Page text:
But his party followers dutifully fulfilled the role they played all day and will likely play from now through the election day by attempting to explain away the gaffe (with wildly conflicting explanations for the statement. Indeed, today’s events on Capitol Hill combined with Trump’s erratic persona and the political challenges that await the GOP that is choosing to run a twice-impeached felon who has been found by courts to liable for rape and fraud as its standard bearer offer a preview of what we can expect the main job for Republican office holders will be in the five months between now and the election.

They will be likely be spending so much time doing clean up on aisle 45, that they ought to consider changing their party’s symbol from the elephant to the rows of men and women who follow the elephant with brooms attempting to hide the messes he has made and will make.

Thursday’s visit to the Capitol may have been unprecedented, but it is as significant for the insight into what lies ahead during campaign 2024. Not only is Trump’s record historically awful for any candidate for office in the U.S. (or anywhere else for that matter), but he is likely to compound his crimes and his errors and the manifold glimpses we have had into his defective character with new mistakes and controversies.

The GOP and even Trump are so cognizant of this fact (smarting as they are from the ridicule generated by his now infamous and certifiably bonkers Sharks and batteries speech of a few days ago) that following his visit to the Capitol, Trump did not take questions from the press, wrapping the events of the day up with just five minutes of stumbling platitudes.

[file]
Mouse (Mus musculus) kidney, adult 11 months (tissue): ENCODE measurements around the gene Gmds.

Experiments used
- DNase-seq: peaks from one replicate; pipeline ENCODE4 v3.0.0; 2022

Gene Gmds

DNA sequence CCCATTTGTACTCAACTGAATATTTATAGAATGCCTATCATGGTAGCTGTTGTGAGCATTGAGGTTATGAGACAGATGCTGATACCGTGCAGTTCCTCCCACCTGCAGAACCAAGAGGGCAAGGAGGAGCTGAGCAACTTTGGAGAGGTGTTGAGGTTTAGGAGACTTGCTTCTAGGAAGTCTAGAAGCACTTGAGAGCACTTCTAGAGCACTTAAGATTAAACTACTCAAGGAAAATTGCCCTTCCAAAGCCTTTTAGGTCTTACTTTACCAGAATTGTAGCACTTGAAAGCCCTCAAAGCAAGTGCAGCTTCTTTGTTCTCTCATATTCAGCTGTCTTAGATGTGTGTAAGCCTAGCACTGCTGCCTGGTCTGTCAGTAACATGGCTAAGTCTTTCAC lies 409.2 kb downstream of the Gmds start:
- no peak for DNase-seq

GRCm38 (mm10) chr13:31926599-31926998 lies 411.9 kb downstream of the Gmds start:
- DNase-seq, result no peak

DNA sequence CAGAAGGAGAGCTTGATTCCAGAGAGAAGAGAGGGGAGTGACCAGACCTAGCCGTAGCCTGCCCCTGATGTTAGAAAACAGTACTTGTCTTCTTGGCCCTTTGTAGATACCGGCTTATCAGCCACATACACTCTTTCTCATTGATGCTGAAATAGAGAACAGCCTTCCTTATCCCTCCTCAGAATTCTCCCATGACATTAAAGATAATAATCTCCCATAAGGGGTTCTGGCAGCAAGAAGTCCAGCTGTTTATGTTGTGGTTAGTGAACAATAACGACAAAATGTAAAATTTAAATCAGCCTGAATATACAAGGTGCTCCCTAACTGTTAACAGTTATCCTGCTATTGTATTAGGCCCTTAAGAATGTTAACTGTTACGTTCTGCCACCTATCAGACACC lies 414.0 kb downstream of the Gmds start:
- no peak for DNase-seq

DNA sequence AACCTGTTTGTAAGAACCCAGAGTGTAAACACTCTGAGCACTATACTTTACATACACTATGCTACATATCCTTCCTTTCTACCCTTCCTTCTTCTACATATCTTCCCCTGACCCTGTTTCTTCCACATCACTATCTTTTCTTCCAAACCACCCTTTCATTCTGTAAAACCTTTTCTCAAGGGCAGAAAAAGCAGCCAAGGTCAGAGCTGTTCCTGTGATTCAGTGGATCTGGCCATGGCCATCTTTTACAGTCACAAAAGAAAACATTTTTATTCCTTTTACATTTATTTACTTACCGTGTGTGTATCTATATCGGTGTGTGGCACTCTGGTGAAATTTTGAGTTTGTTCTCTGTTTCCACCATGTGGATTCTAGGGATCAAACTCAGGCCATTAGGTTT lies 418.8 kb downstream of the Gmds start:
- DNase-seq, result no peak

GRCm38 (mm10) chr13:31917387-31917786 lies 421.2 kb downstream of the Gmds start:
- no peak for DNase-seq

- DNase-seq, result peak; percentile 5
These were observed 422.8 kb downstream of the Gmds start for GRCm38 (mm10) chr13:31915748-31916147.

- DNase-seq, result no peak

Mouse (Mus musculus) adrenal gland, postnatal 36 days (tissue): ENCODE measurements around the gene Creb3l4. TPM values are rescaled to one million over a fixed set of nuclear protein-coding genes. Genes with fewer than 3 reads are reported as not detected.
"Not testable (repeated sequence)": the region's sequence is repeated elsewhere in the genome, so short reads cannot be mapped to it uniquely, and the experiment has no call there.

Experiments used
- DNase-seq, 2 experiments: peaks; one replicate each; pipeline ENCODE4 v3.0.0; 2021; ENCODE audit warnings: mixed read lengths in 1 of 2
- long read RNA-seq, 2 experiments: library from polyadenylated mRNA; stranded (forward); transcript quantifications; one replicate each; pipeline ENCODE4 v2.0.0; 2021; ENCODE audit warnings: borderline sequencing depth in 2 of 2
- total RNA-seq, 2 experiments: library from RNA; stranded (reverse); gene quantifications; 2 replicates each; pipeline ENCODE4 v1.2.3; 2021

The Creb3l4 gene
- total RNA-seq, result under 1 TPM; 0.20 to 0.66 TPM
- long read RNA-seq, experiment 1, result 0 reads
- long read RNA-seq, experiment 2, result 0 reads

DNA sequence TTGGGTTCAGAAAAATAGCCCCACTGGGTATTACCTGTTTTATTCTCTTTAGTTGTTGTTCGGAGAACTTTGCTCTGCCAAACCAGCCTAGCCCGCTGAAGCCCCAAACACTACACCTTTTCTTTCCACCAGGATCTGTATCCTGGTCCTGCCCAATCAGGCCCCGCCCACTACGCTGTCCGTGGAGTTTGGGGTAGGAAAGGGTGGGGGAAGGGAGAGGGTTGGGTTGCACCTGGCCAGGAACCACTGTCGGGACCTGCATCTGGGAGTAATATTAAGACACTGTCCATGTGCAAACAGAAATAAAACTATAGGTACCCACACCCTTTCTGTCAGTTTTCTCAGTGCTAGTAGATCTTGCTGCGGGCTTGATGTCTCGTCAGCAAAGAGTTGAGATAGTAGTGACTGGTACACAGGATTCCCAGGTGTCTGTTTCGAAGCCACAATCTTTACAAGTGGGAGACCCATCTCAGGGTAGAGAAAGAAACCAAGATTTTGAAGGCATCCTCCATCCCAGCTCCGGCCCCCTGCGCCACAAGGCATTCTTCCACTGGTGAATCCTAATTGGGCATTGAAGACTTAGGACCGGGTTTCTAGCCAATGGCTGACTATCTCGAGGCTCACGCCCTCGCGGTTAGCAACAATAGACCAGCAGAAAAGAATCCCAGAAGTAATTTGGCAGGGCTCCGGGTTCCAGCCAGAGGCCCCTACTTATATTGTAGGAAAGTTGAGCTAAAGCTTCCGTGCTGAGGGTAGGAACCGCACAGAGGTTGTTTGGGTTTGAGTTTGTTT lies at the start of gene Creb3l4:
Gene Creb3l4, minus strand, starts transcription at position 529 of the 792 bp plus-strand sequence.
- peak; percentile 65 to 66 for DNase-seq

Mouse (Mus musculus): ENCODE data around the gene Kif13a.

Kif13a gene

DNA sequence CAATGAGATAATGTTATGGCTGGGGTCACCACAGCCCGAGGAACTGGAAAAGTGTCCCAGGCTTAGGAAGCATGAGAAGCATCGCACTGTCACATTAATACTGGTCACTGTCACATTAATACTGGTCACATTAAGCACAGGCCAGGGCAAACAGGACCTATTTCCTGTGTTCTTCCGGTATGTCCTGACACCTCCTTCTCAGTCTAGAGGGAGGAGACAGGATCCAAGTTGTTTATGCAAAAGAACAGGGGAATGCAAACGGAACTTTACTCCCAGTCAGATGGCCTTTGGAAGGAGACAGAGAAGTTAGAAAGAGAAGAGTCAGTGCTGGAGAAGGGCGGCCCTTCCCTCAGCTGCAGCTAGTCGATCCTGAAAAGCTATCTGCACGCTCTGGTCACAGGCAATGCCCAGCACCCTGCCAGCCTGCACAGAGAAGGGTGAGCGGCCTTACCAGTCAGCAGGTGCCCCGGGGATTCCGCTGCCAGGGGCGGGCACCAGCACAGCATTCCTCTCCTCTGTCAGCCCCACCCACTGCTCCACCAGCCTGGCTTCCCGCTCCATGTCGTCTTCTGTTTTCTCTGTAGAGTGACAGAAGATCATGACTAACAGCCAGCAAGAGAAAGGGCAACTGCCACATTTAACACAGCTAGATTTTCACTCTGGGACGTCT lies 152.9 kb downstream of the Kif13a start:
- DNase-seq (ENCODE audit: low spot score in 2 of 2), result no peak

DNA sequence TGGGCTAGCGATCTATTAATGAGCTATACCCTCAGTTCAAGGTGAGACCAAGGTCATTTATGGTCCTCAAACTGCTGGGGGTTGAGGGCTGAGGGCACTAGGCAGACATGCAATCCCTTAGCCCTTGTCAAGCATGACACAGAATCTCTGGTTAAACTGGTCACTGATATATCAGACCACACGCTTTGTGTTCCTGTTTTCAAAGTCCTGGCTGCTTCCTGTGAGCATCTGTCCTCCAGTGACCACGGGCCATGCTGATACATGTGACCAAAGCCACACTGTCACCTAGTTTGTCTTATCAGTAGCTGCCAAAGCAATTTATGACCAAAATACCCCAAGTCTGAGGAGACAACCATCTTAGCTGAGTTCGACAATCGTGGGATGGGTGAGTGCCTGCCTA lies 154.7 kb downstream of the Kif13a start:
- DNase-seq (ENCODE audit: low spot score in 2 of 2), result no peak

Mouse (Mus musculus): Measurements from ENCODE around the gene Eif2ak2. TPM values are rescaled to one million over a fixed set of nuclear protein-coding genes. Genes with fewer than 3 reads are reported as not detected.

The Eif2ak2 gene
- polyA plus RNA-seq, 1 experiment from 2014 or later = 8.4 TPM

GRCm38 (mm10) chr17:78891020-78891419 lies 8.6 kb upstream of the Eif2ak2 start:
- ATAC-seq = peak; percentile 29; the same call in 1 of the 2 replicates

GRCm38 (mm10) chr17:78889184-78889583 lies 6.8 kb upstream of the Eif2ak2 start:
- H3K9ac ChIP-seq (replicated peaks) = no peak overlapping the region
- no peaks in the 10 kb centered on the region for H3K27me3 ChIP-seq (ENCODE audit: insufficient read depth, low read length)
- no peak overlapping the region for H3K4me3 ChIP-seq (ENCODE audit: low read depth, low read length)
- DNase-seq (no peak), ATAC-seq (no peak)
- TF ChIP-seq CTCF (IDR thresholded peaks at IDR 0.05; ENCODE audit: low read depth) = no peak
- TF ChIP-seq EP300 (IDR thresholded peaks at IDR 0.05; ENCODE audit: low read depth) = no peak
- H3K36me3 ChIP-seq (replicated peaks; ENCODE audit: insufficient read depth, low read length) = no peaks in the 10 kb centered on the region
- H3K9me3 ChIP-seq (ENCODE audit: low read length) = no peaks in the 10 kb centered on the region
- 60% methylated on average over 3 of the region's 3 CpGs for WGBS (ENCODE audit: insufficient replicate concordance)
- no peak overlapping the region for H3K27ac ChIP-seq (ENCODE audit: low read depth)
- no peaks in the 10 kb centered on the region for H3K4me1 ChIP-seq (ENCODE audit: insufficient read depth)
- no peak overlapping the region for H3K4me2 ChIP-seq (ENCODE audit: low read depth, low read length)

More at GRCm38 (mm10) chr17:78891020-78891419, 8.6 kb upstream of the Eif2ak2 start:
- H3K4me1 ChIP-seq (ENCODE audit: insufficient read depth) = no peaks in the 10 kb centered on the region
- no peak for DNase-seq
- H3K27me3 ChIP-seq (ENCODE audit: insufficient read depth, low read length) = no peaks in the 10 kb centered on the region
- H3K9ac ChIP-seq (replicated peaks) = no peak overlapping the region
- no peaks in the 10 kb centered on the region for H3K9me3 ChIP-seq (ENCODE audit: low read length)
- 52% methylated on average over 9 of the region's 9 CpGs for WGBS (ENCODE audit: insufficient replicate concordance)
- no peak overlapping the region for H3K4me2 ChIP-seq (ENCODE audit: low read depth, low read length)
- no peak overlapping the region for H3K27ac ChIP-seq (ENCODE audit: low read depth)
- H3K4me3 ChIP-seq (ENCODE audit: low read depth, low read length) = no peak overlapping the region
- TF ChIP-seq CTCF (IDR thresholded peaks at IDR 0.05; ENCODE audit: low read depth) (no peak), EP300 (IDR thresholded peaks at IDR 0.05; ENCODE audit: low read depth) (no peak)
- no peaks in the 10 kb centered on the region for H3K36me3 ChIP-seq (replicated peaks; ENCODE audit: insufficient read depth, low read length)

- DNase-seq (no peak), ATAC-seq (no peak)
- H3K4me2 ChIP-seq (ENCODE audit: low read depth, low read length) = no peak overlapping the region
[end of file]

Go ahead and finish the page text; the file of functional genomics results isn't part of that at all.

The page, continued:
In just two weeks, Trump is scheduled to debate Trump (although some Democratic strategists doubt he will show up given how unhinged Trump appears to be these days and how likely it is that Biden will give him a big time public spanking). If he does take part in the debate, many of those who feted him on the Hill this week will be forced into spinning Trump’s dross into something that does not turn their looming defeat in November into a landslide loss. (Note: Biden continues to gain in reputable polls post Trump’s conviction.)

Following the debate, Trump may be faced with a loss at the Supreme Court in his quest for immunity from prosecution. Days later, on July 10, he will face sentencing in New York on his 34 felony convictions. A few days after that he will receive a very likely mixed welcome at the GOP convention in the city he disparaged on Thursday.

Other trial setbacks loom that will both remind the public that Trump is a serial criminal and will force Republicans to somehow pretend that embracing an insurrectionist in a way that Jeff Davis and Adolf Hitler could only have dreamt of was somehow a good idea and not a sign that the GOP has jumped the shark and ended its useful life as part of America’s political scene.

With each setback, with each gaffe, with the meltdowns from Trump they will likely trigger, the GOP will have to gather in cover-up formation as they did on Thursday. But going forward their job will somehow become even harder than the Thursday’s task of seeking to expunge the memory of Trump’s manifold missteps, errors, crimes, accused crimes and other ugly episodes. Somehow, they will have to not only do that but get the one group whose opinion really matters—the voters—to join them in absolving the sins of the most corrupt national political leader in U.S. history.